- He is also a New York Times best-selling author, Le Mans class winning racing driver and a family man who enjoys playing video games with his kids.
A self-taught programmer who only got into coding in his 20s and was able to build a product that does 100s of millions of dollars in revenue without hustling himself out of a personal life.
This should be impossible!
But here he was alive and real, speaking to me on Jason Calcanis' podcast.
DHH's story told me that there exists a path that I can follow to learn programming and build useful things. A path that wouldn't require me to pour years learning the craft.
I had seen the Black Swan and it had hijacked my brain.
The promise of Ruby on Rails
If you have dabbled in the world of web development, you may think that DHH's story is possible only because web development in early 2000s wasn't nearly as complex as it is today. And DHH would probably agree with you.
"There's so much to learn these days, if you want to be an expert in all the latest tools and techniques. The conventional path, as paved by solutions extracted from giant tech companies, is a journey akin to The Oregon Trail. You might well die of dysentery before you ever get to your destination!"
Luckily, DHH is fighting this complexity with his open-source framework Ruby on Rails. His vision is to create the One Person Framework:
"A toolkit so powerful that it allows a single individual to create modern applications upon which they might build a competitive business. The way it used to be."
And that's the promise that Ruby of Rails boldly states on its homepage:
It is this ambitious promise backed by a man whose achievements feels incredible yet reachable that makes me want to get back to programming. This time with Ruby on Rails.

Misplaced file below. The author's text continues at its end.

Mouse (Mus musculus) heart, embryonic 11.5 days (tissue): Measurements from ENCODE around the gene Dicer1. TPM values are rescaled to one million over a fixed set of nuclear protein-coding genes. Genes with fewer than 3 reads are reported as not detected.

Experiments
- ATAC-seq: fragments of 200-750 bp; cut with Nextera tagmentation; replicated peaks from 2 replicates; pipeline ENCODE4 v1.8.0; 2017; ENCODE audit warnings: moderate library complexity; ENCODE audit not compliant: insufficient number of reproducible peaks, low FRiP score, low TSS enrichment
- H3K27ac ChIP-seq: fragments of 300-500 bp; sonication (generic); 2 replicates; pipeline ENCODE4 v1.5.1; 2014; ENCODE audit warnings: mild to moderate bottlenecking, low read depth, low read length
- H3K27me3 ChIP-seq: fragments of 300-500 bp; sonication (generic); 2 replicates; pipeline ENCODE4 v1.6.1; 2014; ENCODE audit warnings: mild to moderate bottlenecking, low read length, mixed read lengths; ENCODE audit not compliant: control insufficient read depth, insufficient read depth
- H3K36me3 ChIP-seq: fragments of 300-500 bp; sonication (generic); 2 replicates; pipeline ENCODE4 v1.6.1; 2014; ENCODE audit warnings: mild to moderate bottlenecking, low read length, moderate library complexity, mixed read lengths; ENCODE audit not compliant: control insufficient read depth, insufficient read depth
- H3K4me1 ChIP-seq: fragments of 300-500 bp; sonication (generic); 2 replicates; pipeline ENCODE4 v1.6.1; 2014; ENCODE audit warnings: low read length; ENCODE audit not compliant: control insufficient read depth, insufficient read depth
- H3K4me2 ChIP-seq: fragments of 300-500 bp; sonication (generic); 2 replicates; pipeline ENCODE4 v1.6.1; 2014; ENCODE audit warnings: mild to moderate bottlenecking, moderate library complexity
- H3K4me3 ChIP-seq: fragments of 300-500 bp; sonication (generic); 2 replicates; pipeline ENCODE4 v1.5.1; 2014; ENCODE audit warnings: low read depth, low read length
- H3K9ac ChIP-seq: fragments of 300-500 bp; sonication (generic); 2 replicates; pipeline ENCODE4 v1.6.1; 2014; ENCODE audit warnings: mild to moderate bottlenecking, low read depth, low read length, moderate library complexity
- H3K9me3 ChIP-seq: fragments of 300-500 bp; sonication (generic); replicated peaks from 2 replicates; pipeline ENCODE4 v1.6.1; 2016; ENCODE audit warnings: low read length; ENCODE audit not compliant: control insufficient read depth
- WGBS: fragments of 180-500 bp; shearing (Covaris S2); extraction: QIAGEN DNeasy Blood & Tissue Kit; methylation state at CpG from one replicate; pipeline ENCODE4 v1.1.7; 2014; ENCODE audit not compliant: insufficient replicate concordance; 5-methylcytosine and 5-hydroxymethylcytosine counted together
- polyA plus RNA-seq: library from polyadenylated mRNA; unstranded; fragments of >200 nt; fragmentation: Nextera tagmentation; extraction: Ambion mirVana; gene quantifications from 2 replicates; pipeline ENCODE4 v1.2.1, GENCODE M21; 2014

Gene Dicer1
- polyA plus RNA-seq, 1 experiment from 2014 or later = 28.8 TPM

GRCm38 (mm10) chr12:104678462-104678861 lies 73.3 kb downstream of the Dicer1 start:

Not just a toy
As an aspiring founder, I find it comforting to know that despite being beginner-friendly Rails is not just a toy. Which means that if I create something using it, I don't need to worry about replacing it with serious tools as I get bigger.
Rails is the real deal. DHH created it by open-sourcing the backbone code that Basecamp and now, Hey runs on.
That's not it - countless recognizable companies have used Rails to create products that have reached millions of users and billions in market valuations, including Shopify, Github and Airbnb.
Ruby on Rails framework has been around for two decades now. That's ages in the web development world where new frameworks are released every month.
So, if you go by the Lindy Effect, you can count on Rails being around for atleast two more decades. That's a long lifespan for a web framework!
Rails doctrine for the aspiring founder in me
One of the reasons behind success of Rails is the controversial doctrine at its core that drives its development. This doctrine, written by DHH, comprises of a "wide set of heretical thoughts about the nature of programming and programmers".
Here are 9 excerpts from the Rails doctrine that are especially attractive to the aspiring founder in me:
- Optimise for programmer happiness - "I created Rails for me. To make me smile, first and foremost. Its utility was to many degrees subservient to its ability to make me enjoy my life more."